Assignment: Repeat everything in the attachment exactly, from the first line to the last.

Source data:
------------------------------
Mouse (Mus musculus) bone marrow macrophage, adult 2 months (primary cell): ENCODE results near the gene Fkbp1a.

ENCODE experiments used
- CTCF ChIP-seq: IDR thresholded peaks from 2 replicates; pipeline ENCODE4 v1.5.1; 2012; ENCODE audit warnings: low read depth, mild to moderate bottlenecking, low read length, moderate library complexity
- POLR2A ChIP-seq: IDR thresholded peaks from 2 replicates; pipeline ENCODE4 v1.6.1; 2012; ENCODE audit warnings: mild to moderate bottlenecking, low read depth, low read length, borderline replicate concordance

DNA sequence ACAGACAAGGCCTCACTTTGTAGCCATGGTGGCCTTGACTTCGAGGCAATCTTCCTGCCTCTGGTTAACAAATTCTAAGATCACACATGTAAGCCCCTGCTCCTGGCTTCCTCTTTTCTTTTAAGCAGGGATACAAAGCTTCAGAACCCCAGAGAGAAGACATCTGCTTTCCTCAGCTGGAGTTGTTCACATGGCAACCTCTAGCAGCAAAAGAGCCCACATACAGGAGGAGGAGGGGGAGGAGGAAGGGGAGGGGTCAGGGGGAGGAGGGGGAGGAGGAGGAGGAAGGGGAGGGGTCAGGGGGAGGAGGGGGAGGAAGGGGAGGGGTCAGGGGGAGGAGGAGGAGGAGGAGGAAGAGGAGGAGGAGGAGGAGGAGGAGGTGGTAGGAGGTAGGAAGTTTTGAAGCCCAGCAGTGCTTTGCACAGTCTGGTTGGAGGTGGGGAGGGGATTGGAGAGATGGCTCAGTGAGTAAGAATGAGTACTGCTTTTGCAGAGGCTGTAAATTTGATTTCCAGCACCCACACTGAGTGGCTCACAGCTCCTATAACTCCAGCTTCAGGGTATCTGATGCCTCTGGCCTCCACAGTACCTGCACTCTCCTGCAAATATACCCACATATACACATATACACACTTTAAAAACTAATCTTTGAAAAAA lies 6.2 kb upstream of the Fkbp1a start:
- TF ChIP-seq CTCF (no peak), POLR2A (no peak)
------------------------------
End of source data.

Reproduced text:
Mouse (Mus musculus) bone marrow macrophage, adult 2 months (primary cell): ENCODE results near the gene Fkbp1a.

ENCODE experiments used
- CTCF ChIP-seq: IDR thresholded peaks from 2 replicates; pipeline ENCODE4 v1.5.1; 2012; ENCODE audit warnings: low read depth, mild to moderate bottlenecking, low read length, moderate library complexity
- POLR2A ChIP-seq: IDR thresholded peaks from 2 replicates; pipeline ENCODE4 v1.6.1; 2012; ENCODE audit warnings: mild to moderate bottlenecking, low read depth, low read length, borderline replicate concordance

DNA sequence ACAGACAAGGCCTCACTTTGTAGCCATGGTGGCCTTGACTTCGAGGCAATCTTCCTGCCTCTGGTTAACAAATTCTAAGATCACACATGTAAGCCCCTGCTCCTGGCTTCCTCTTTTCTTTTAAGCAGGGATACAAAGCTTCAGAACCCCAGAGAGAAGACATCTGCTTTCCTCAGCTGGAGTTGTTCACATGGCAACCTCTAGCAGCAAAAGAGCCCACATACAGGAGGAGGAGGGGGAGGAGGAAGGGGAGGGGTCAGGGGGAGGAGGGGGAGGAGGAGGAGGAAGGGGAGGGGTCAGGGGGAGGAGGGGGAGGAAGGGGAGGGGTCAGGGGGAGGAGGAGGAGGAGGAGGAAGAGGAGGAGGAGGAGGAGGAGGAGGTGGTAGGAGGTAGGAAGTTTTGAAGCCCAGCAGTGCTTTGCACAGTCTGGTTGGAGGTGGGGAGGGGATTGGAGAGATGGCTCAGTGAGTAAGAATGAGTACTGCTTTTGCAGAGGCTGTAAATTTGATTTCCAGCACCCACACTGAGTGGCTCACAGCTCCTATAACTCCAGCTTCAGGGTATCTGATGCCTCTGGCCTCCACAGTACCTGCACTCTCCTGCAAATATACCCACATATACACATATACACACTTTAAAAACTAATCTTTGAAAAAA lies 6.2 kb upstream of the Fkbp1a start:
- TF ChIP-seq CTCF (no peak), POLR2A (no peak)